Friday, November 7, 2014

Supreme Court Rejects Presumption of Prudence in Stock-Drop Cases

Recently, the Supreme Court handed down a unanimous opinion in the case of Fifth Third Bancorp v. Dudenhoeffer, rejecting a long-standing rule that  fiduciaries of individual account plans are entitled to a "presumption of prudence" when employer stock is offered as an investment option.  The Court's ruling impacts 401(k) plans that offer employer stock as an investment option as well as employee stock ownership plans that invest primarily in employer stock. 

Many employers offering employer stock as an investment option in a 401(k) plan have been subject to class action lawsuits arising from a substantial drop in their stock price causing participants to claim that the employer breached its duty of prudence and loyalty by allowing continued investment in the stock.  Prior to the recent Supreme Court ruling inDudenhoeffer, a key defense for employers in  "stock-drop" suits was the so-called "Moench presumption" of prudence, named after the 1995 decision by the Third Circuit Court of Appeals in Moench v. Robertson which was followed by a majority of Circuit Courts.

Application of the Moench presumption meant that a plan fiduciary's decision to remain invested in employer securities is presumed to be reasonable, unless the plaintiff can show that the fiduciary abused its discretion in continuing to make employer stock available as an investment alternative.   The rationale for the Moench presumption was based on an attempt to balance competing policy concerns that, on the one hand, would promote employee ownership, and on the other, protect participants against imprudent plan investments.  Thus, while ERISA requires fiduciaries to diversify plan assets and to act with prudence in making investment decisions, it also provides that in the case of plans offering employer stock as an investment, they are exempt from the duty to diversify investments and are also exempt from the prudence requirement, but only to the extent that prudence would require diversification.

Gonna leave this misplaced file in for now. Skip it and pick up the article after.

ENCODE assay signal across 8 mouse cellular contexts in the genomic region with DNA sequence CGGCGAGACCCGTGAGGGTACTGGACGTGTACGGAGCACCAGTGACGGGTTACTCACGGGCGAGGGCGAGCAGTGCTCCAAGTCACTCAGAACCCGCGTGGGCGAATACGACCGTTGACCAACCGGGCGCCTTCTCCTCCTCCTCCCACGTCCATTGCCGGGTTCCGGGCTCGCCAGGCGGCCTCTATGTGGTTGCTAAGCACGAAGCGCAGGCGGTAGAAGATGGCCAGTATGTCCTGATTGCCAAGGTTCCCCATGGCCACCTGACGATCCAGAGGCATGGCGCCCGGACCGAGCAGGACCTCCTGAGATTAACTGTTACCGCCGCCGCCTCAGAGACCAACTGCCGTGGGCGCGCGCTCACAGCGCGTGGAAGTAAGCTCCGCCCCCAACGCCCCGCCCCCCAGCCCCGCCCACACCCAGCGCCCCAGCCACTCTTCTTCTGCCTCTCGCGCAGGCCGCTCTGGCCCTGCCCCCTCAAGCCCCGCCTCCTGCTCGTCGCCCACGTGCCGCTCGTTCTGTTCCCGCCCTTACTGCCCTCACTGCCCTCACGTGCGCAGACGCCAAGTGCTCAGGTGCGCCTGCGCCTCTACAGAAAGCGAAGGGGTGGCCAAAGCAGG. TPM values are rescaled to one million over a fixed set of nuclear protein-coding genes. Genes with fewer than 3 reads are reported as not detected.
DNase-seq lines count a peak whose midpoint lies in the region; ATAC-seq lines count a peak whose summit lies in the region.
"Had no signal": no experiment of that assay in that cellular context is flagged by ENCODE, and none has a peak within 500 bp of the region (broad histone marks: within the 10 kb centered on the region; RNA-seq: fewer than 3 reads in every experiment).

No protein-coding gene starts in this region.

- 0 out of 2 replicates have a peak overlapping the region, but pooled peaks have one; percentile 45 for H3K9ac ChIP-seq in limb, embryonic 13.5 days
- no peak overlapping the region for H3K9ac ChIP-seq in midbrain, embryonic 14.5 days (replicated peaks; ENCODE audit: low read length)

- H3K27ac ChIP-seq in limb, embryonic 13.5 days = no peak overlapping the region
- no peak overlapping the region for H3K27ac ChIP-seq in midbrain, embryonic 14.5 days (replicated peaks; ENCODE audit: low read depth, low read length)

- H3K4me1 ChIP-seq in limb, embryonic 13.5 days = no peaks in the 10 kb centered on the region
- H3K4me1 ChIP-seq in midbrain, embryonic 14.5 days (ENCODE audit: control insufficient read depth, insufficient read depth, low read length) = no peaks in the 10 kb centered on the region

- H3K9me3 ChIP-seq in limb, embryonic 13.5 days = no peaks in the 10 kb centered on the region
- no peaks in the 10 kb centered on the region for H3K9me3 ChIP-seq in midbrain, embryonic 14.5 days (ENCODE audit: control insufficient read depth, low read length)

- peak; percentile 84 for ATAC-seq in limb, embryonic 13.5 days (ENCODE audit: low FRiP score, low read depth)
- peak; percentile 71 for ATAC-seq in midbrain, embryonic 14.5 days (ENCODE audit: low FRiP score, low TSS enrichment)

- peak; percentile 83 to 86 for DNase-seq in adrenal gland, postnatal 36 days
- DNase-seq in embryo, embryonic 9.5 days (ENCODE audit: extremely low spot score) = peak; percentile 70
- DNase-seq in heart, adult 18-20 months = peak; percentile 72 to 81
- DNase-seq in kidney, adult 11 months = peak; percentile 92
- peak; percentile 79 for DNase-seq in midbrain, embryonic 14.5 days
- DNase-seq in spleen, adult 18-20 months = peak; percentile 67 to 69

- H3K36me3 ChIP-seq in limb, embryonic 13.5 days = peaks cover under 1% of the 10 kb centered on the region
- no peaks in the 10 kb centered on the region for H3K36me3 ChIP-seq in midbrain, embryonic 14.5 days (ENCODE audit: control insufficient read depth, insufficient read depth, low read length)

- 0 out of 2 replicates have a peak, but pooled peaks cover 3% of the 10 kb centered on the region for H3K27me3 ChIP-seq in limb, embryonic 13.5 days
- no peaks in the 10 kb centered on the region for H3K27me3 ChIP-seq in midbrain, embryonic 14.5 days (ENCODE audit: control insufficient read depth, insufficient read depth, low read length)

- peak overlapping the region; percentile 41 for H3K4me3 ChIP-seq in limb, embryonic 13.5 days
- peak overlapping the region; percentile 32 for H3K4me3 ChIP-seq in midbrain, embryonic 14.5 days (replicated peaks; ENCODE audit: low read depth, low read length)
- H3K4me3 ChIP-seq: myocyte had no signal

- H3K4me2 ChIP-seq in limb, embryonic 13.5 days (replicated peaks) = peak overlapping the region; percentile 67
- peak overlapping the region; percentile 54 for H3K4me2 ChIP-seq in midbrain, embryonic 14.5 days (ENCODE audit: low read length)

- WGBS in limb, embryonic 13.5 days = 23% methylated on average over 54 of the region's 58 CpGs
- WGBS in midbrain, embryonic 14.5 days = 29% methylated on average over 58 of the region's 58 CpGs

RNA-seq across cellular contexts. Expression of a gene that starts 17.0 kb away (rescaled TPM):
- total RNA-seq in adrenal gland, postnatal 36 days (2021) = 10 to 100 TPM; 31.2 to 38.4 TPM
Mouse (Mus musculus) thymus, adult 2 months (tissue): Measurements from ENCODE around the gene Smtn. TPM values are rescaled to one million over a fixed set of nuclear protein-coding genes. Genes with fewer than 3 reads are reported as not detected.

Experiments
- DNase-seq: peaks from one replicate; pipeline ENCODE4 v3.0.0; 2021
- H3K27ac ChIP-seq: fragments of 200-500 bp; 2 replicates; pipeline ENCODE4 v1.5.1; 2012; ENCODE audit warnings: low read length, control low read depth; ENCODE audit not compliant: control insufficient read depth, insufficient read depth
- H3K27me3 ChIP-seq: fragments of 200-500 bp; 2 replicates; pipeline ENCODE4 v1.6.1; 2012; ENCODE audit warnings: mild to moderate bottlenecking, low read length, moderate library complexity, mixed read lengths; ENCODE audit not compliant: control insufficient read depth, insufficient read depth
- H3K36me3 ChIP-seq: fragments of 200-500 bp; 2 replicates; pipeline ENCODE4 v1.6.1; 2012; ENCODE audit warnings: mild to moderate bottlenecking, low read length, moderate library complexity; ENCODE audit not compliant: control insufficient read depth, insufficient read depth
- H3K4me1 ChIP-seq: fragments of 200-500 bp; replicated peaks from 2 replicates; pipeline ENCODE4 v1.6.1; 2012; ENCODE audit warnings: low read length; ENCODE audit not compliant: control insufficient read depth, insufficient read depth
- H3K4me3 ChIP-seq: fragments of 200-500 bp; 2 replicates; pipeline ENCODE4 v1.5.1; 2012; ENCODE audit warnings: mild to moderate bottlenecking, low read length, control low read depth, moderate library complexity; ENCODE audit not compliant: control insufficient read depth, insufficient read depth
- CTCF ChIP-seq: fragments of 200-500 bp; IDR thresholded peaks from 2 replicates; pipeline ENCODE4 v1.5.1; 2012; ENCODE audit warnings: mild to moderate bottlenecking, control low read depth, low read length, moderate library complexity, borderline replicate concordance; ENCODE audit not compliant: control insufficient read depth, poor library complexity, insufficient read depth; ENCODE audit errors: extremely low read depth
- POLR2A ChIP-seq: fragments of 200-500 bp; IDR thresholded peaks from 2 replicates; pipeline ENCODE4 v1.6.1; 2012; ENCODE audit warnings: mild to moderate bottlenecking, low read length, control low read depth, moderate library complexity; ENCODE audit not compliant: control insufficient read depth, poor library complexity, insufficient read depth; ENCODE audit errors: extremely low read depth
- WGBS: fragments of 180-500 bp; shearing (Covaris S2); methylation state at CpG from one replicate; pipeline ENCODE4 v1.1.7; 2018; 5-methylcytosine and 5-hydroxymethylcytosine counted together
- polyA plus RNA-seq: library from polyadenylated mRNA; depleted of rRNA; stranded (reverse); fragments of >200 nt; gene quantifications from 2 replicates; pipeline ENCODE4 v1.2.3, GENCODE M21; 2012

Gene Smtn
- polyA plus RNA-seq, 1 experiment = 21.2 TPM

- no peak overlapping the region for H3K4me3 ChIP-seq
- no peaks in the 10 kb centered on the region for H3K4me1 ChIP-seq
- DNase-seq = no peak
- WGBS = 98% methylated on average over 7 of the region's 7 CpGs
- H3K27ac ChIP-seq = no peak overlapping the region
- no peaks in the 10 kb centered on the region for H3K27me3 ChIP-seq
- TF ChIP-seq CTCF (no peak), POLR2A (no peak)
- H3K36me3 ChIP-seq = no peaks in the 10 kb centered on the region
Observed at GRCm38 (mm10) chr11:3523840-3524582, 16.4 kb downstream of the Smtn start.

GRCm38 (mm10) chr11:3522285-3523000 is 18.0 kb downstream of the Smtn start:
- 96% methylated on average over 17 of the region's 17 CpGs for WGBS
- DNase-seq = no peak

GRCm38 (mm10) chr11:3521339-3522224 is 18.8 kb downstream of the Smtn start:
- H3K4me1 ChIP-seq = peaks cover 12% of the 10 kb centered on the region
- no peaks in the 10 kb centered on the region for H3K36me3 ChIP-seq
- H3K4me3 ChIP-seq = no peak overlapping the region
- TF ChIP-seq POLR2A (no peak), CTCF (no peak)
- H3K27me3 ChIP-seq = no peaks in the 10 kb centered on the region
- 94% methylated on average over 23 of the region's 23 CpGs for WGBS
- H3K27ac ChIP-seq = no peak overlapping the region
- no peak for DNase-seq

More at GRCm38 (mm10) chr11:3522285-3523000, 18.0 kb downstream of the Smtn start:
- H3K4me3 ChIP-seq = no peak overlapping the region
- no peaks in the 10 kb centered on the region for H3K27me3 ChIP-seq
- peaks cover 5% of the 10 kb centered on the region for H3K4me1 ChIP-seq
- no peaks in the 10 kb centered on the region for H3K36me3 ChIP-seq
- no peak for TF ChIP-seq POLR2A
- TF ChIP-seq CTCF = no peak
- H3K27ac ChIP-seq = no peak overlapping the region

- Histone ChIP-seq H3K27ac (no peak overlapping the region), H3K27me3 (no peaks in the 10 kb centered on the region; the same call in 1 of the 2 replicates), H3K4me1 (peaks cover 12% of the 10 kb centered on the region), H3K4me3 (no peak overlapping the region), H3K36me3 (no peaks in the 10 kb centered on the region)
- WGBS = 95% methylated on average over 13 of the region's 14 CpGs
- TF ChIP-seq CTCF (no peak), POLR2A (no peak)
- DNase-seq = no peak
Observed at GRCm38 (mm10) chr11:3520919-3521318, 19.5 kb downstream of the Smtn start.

Lower Court's Decision.  The Dudenhoeffer case involved a 401(k) plan sponsored by Fifth Third Bancorp, which offered the company's stock as a plan investment option.  From July 2007 to September 2009, the stock's price dropped 74%, causing the plan to lose "tens of millions" of dollars, allegedly as a result of Fifth Third Bancorp's shift from conservative lending practices to being a subprime lender.  Participants filed a class action lawsuit in federal district court against Fifth Third Bancorp alleging that plan fiduciaries breached their duty under ERISA by continuing to include Fifth Third Bancorp stock on the plan's investment menu despite the fact that they knew or should have known that the company's business model put its value in jeopardy.

The District Court dismissed the claim on the basis that the fiduciary's decision was presumed to be prudent.  On appeal, however, the Court of Appeals overturned the District Court and ruled that the presumption is to be applied at a later stage in the litigation when there is a more fully developed court record.  The ruling by the Appeals Court inDudenhoeffer was at odds with the majority of courts which apply the presumption in the initial stage of litigation, meaning that in most stock-drop cases, participants are denied the opportunity to engage in discovery. 

The Sixth Circuit also ruled that to rebut the presumption, participants need only show that a prudent fiduciary acting under similar circumstances would have made a decision that the employer stock was an imprudent investment.  This ruling was also a departure from the majority as most courts require that a participant must demonstrate that the company was in "dire circumstances" or facing "impending collapse" in order to rebut the presumption.  The Appeals Court specifically rejected these "narrowly defined" tests for rebutting the presumption in favor of one that is easier for participants to prove.